Oregon Zoo’s condors soar into new year with additional funding

The $2 million award will help “climate proof” the nation’s second-largest condor breeding facility

A California condor perches in the Oregon Zoo's Condors of the Columbia habitat

Collective species recovery efforts began in 2003 and now 300+ condors are flying free in the wild.

Photo by Shervin Hess/Oregon Zoo

A portion of Oregon’s investment package from the year-end omnibus bill will support the important work at Jonsson Center for Wildlife Conservation, the nation’s second-largest California condor breeding facility.

The $2 million in federal funding is wind beneath the wings of Oregon Zoo’s Condor Restoration Resiliency Project, whose successful efforts have brought the critically endangered species away from the edge of extinction. Last year saw a record 12 condor chicks hatch, with eight adults released into the wild.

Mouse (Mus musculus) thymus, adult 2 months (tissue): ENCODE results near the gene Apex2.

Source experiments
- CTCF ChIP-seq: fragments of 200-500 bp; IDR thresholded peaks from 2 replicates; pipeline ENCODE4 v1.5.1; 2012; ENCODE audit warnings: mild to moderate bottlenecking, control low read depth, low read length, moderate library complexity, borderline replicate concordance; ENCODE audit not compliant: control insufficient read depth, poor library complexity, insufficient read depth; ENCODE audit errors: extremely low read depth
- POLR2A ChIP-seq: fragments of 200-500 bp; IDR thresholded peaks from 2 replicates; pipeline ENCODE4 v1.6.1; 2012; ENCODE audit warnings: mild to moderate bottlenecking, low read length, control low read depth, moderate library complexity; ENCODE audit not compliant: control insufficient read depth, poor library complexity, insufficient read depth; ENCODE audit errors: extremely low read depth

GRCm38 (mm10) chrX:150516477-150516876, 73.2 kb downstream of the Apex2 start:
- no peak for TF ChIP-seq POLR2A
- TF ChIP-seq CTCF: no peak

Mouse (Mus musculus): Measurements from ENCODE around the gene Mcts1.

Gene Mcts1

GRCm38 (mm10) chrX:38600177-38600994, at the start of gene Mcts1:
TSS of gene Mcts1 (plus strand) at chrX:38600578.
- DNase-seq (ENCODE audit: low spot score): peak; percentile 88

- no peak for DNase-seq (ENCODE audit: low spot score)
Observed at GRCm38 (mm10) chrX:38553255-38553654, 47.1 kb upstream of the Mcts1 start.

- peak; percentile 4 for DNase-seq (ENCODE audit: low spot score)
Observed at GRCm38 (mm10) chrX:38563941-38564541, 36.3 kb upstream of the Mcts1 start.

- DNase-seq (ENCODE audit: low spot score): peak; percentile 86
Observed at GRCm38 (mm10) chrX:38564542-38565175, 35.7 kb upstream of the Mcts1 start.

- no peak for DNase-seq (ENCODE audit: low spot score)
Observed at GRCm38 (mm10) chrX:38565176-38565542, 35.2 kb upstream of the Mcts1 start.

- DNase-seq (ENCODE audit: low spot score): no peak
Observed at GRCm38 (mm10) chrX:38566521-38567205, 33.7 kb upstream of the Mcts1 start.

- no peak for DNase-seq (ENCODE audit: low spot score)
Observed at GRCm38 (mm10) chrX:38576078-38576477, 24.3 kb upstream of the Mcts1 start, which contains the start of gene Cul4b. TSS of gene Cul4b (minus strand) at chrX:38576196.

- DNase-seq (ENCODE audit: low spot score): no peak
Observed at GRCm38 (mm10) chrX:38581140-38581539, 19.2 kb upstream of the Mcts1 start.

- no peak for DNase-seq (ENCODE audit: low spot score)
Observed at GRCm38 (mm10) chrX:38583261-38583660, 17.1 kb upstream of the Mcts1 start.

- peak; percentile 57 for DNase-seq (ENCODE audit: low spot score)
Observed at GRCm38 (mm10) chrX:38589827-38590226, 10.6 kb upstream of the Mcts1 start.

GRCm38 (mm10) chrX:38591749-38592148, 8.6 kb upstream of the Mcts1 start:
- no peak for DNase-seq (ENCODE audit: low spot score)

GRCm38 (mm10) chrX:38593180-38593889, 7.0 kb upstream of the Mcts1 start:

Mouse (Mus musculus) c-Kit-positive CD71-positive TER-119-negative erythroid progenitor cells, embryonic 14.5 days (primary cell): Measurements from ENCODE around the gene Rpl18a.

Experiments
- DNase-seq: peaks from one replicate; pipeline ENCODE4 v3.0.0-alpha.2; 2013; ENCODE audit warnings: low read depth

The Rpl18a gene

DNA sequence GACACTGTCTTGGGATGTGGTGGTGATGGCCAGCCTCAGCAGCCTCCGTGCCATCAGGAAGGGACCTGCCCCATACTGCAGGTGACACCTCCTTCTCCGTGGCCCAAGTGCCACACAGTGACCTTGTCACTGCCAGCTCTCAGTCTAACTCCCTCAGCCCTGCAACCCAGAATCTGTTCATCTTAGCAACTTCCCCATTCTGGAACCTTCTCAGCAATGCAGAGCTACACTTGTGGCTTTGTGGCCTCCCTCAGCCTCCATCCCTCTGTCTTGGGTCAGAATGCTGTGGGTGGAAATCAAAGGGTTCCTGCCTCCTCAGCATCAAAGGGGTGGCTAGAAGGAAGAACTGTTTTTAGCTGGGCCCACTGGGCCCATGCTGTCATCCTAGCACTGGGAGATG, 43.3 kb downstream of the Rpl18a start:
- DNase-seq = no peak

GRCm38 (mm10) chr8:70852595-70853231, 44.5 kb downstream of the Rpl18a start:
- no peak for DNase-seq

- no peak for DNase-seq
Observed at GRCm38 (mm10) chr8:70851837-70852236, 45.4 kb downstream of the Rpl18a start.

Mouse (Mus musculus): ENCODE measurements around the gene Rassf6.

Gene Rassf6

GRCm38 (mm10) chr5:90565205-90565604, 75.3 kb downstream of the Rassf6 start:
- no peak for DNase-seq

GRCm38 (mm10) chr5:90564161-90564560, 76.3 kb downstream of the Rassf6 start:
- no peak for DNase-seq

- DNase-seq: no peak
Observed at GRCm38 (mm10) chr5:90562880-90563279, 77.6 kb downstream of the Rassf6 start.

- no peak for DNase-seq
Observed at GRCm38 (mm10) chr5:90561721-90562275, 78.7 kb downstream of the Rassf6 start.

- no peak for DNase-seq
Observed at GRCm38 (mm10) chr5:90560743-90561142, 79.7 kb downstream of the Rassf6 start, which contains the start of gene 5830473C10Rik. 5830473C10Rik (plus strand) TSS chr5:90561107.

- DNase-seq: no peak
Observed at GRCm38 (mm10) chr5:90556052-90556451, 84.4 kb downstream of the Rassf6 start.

Specifically, the money will help staff “climate proof” the building in rural Clackamas County, where wildfires and winter storm power outages have already forced evacuations and are expected to occur more often in the future.

“Our center will be better equipped to withstand weather-related events, protecting condors and staff so that recovery efforts can continue,” said Heidi Rahn, Oregon Zoo director. “Each chick hatched at the center is a lifeline for the species.”

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